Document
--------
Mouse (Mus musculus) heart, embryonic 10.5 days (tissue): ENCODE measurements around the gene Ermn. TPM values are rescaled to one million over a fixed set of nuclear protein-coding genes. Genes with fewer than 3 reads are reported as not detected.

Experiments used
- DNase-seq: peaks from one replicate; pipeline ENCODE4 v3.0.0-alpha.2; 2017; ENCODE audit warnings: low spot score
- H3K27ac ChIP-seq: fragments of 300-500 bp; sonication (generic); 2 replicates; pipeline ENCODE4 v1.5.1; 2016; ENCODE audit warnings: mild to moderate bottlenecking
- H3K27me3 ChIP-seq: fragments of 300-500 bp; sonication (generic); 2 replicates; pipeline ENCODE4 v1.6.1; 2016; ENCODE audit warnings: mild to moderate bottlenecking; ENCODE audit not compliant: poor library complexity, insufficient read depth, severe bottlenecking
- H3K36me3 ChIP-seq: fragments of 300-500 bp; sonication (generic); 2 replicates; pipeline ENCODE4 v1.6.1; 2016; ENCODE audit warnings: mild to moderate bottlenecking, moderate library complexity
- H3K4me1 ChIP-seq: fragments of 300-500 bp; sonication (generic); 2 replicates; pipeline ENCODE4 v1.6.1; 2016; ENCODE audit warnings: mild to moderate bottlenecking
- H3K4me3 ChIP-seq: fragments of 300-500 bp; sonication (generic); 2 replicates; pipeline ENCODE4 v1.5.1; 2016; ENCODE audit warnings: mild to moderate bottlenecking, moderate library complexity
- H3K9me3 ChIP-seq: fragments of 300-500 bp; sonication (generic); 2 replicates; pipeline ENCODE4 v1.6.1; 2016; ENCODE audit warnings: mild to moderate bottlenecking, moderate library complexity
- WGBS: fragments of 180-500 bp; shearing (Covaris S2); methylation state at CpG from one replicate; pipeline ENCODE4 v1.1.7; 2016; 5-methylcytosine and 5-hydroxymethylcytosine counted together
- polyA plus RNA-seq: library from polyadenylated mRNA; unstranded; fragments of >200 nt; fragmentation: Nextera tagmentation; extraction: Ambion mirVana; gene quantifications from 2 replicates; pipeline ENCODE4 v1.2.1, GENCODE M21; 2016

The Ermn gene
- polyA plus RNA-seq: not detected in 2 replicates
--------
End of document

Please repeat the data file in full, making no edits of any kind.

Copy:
Mouse (Mus musculus) heart, embryonic 10.5 days (tissue): ENCODE measurements around the gene Ermn. TPM values are rescaled to one million over a fixed set of nuclear protein-coding genes. Genes with fewer than 3 reads are reported as not detected.

Experiments used
- DNase-seq: peaks from one replicate; pipeline ENCODE4 v3.0.0-alpha.2; 2017; ENCODE audit warnings: low spot score
- H3K27ac ChIP-seq: fragments of 300-500 bp; sonication (generic); 2 replicates; pipeline ENCODE4 v1.5.1; 2016; ENCODE audit warnings: mild to moderate bottlenecking
- H3K27me3 ChIP-seq: fragments of 300-500 bp; sonication (generic); 2 replicates; pipeline ENCODE4 v1.6.1; 2016; ENCODE audit warnings: mild to moderate bottlenecking; ENCODE audit not compliant: poor library complexity, insufficient read depth, severe bottlenecking
- H3K36me3 ChIP-seq: fragments of 300-500 bp; sonication (generic); 2 replicates; pipeline ENCODE4 v1.6.1; 2016; ENCODE audit warnings: mild to moderate bottlenecking, moderate library complexity
- H3K4me1 ChIP-seq: fragments of 300-500 bp; sonication (generic); 2 replicates; pipeline ENCODE4 v1.6.1; 2016; ENCODE audit warnings: mild to moderate bottlenecking
- H3K4me3 ChIP-seq: fragments of 300-500 bp; sonication (generic); 2 replicates; pipeline ENCODE4 v1.5.1; 2016; ENCODE audit warnings: mild to moderate bottlenecking, moderate library complexity
- H3K9me3 ChIP-seq: fragments of 300-500 bp; sonication (generic); 2 replicates; pipeline ENCODE4 v1.6.1; 2016; ENCODE audit warnings: mild to moderate bottlenecking, moderate library complexity
- WGBS: fragments of 180-500 bp; shearing (Covaris S2); methylation state at CpG from one replicate; pipeline ENCODE4 v1.1.7; 2016; 5-methylcytosine and 5-hydroxymethylcytosine counted together
- polyA plus RNA-seq: library from polyadenylated mRNA; unstranded; fragments of >200 nt; fragmentation: Nextera tagmentation; extraction: Ambion mirVana; gene quantifications from 2 replicates; pipeline ENCODE4 v1.2.1, GENCODE M21; 2016

The Ermn gene
- polyA plus RNA-seq: not detected in 2 replicates